The report from on Eric Canto’s defeat:

“HOUSE LOSES ‘CHAMPION’ OF CHARTERS AND CHOICE: Republican Majority Leader Eric Cantor – crusader for immigration reform, school choice and charter schools – lost his primary race to Randolph-Macon College professor Dave Brat in an astonishing upset Tuesday night. Spectators said some of Cantor’s pet education issues aren’t necessarily at risk. “I wouldn’t call it a blow, but it’s disappointing to lose a leader who has dedicated so much of his life to ensuring that students have access to additional options,” said Nina Rees, president of the National Alliance for Public Charter Schools. Rees said that if Cantor ran as in independent, he could win because he has so many supporters. (Although others point out [ that Virginia law would only allow him to mount a write-in bid.) And Anne Hyslop, policy analyst at the New America Foundation, said it doesn’t mean House Republicans aren’t supportive of school choice anymore. “But with Cantor such a big champion of choice and charter bills, it might create a more difficult path for them going forward if it’s not as high a priority for the next person in that role,” she said. POLITICO’s James Hohmann has five takeaways from Cantor’s loss:

– “I’m hoping there will be others in Congress who look to try to fill Eric Cantor’s shoes on [school choice] because few others were talking about it as much as he was,” said Michael Brickman, national policy director at the Fordham Institute. It’s unclear if Republican leadership will continue Cantor’s enthusiasm, he said.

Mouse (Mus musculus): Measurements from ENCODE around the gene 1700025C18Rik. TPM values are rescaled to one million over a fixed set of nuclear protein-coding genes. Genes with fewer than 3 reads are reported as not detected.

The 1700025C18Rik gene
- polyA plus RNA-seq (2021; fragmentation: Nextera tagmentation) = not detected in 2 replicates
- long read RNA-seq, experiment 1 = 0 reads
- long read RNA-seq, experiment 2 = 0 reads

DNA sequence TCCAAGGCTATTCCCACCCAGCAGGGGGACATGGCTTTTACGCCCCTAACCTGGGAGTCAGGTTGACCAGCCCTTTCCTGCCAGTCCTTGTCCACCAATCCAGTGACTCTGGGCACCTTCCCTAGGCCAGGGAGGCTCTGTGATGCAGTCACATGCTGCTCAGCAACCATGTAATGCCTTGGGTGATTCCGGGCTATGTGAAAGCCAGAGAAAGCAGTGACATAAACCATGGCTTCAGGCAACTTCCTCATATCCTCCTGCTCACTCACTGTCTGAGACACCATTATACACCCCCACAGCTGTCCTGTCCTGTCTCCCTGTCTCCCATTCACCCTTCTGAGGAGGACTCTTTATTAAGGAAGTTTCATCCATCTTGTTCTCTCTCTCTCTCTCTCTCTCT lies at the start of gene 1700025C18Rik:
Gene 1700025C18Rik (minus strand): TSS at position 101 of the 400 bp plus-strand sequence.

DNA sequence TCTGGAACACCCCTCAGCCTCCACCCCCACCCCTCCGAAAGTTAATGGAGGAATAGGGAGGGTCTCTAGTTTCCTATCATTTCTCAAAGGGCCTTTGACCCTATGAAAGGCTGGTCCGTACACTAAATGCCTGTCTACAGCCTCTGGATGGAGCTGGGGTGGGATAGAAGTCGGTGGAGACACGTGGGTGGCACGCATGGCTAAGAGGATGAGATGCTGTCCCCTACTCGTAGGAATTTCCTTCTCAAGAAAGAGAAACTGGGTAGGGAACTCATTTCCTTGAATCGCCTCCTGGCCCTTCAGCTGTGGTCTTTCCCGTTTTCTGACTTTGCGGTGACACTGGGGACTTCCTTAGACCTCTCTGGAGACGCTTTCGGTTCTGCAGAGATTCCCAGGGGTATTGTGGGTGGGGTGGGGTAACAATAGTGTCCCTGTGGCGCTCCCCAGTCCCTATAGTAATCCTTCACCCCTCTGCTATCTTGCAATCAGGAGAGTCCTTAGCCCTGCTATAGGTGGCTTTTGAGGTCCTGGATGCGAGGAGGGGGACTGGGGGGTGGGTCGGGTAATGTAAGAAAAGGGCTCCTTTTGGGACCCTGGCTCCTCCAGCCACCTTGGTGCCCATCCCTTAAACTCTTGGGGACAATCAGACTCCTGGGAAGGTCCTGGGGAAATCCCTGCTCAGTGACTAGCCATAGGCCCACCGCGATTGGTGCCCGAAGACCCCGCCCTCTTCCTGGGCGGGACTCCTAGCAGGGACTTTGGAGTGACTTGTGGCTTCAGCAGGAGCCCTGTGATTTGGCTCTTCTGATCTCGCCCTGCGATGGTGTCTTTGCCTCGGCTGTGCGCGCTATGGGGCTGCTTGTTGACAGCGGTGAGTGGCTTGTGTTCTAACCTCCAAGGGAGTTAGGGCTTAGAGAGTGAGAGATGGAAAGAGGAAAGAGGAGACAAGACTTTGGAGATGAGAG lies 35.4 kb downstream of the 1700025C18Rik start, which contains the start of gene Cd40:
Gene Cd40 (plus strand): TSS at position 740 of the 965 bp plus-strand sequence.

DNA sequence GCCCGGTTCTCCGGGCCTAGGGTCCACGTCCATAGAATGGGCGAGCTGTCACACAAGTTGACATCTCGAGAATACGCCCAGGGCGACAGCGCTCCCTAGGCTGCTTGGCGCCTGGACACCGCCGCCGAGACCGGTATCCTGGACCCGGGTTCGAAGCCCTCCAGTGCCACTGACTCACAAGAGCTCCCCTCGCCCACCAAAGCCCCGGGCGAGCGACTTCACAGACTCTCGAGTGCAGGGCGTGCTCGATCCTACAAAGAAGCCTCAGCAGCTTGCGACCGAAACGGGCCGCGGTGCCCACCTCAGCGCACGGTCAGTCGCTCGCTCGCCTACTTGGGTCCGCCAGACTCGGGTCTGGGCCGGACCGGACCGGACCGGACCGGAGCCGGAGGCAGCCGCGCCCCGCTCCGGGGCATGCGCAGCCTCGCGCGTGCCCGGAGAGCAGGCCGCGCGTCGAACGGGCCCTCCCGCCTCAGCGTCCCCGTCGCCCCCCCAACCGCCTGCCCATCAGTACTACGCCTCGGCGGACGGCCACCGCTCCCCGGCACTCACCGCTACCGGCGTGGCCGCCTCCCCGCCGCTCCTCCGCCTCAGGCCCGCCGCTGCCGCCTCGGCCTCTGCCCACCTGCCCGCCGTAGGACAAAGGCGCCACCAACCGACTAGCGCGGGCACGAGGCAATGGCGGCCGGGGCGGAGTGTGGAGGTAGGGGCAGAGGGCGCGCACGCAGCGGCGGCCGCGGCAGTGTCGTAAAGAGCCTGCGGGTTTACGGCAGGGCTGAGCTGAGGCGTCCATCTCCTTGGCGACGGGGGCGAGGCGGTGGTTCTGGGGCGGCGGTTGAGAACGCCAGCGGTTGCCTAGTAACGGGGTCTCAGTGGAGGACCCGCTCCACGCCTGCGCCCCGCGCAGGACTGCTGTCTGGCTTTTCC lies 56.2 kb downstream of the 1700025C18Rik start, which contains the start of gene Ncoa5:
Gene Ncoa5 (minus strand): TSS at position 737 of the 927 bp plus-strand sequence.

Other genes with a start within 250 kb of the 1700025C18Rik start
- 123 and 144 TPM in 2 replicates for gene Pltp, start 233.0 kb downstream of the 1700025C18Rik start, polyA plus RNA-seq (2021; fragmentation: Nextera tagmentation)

– On Common Core, Cantor hasn’t been so outspoken. But Brat’s tea party politics put him at odds with the standards. In an April interview with FreedomWorks, Brat said he was “absolutely opposed to Common Core and top down education.” [] Kate Tromble, director of legislative affairs at The Education Trust, said Cantor was able to find some cohesion between the tea party and other Republicans. But “I don’t see how there’s any control” with Cantor gone, she said. The tea party becomes “emboldened.”

– On immigration, Tromble said, “Cantor … wasn’t in any way championing comprehensive immigration reform. And the DREAM Act has been fairly uncontroversial. … It’s hard to see a path forward for anything rational on immigration reform.”

– Randolph-Macon College – a private, four-year college with about 1,300 students in Ashland, Va. – might get some attention through November. Brat heads the Department of Economics and Business. Democratic challenger Jack Trammell is an assistant professor of sociology and director of disability support services. “Randolph-Macon College is blessed to have remarkable faculty and staff members who are passionate about their students and about making significant contributions to our society,” President Robert Lindgren told Morning Education. “We are proud of both Dr. Brat and Dr. Trammell for their desire to serve our country and wish them both the best of luck in November.”

– According to, both Brat and Trammell earned peppers for hotness. (Yes, I went there.)